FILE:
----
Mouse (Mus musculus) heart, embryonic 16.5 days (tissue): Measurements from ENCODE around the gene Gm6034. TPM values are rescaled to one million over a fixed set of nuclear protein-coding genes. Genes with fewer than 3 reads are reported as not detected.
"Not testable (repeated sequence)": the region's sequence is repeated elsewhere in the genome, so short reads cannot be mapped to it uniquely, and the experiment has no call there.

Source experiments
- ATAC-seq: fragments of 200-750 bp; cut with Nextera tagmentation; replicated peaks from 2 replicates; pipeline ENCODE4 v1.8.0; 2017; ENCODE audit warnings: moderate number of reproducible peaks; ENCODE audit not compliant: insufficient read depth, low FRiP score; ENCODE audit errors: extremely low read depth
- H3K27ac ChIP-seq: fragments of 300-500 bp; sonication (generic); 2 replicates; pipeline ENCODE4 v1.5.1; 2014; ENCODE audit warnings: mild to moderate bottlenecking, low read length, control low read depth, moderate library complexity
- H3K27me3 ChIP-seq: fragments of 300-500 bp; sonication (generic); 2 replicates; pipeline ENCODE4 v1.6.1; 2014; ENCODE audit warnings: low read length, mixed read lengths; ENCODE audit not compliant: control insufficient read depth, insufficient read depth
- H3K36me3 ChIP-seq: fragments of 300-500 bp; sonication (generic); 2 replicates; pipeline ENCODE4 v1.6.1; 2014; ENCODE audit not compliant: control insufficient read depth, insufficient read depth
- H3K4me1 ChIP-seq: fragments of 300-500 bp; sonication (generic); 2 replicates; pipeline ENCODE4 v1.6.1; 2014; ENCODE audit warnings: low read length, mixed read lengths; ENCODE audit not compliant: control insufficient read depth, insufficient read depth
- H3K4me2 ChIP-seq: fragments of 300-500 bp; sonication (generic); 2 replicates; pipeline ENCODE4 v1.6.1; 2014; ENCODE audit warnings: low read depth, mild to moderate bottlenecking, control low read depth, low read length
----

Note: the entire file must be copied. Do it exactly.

Mouse (Mus musculus) heart, embryonic 16.5 days (tissue): Measurements from ENCODE around the gene Gm6034. TPM values are rescaled to one million over a fixed set of nuclear protein-coding genes. Genes with fewer than 3 reads are reported as not detected.
"Not testable (repeated sequence)": the region's sequence is repeated elsewhere in the genome, so short reads cannot be mapped to it uniquely, and the experiment has no call there.

Source experiments
- ATAC-seq: fragments of 200-750 bp; cut with Nextera tagmentation; replicated peaks from 2 replicates; pipeline ENCODE4 v1.8.0; 2017; ENCODE audit warnings: moderate number of reproducible peaks; ENCODE audit not compliant: insufficient read depth, low FRiP score; ENCODE audit errors: extremely low read depth
- H3K27ac ChIP-seq: fragments of 300-500 bp; sonication (generic); 2 replicates; pipeline ENCODE4 v1.5.1; 2014; ENCODE audit warnings: mild to moderate bottlenecking, low read length, control low read depth, moderate library complexity
- H3K27me3 ChIP-seq: fragments of 300-500 bp; sonication (generic); 2 replicates; pipeline ENCODE4 v1.6.1; 2014; ENCODE audit warnings: low read length, mixed read lengths; ENCODE audit not compliant: control insufficient read depth, insufficient read depth
- H3K36me3 ChIP-seq: fragments of 300-500 bp; sonication (generic); 2 replicates; pipeline ENCODE4 v1.6.1; 2014; ENCODE audit not compliant: control insufficient read depth, insufficient read depth
- H3K4me1 ChIP-seq: fragments of 300-500 bp; sonication (generic); 2 replicates; pipeline ENCODE4 v1.6.1; 2014; ENCODE audit warnings: low read length, mixed read lengths; ENCODE audit not compliant: control insufficient read depth, insufficient read depth
- H3K4me2 ChIP-seq: fragments of 300-500 bp; sonication (generic); 2 replicates; pipeline ENCODE4 v1.6.1; 2014; ENCODE audit warnings: low read depth, mild to moderate bottlenecking, control low read depth, low read length